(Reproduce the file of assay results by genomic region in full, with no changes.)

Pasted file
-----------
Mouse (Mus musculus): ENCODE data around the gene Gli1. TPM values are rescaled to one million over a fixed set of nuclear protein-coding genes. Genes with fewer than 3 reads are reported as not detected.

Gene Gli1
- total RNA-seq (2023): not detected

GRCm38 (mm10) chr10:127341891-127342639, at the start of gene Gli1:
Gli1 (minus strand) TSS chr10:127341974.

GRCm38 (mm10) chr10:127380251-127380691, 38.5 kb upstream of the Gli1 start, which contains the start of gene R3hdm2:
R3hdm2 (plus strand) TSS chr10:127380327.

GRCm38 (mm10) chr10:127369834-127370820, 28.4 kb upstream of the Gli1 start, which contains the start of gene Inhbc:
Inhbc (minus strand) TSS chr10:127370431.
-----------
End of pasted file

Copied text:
Mouse (Mus musculus): ENCODE data around the gene Gli1. TPM values are rescaled to one million over a fixed set of nuclear protein-coding genes. Genes with fewer than 3 reads are reported as not detected.

Gene Gli1
- total RNA-seq (2023): not detected

GRCm38 (mm10) chr10:127341891-127342639, at the start of gene Gli1:
Gli1 (minus strand) TSS chr10:127341974.

GRCm38 (mm10) chr10:127380251-127380691, 38.5 kb upstream of the Gli1 start, which contains the start of gene R3hdm2:
R3hdm2 (plus strand) TSS chr10:127380327.

GRCm38 (mm10) chr10:127369834-127370820, 28.4 kb upstream of the Gli1 start, which contains the start of gene Inhbc:
Inhbc (minus strand) TSS chr10:127370431.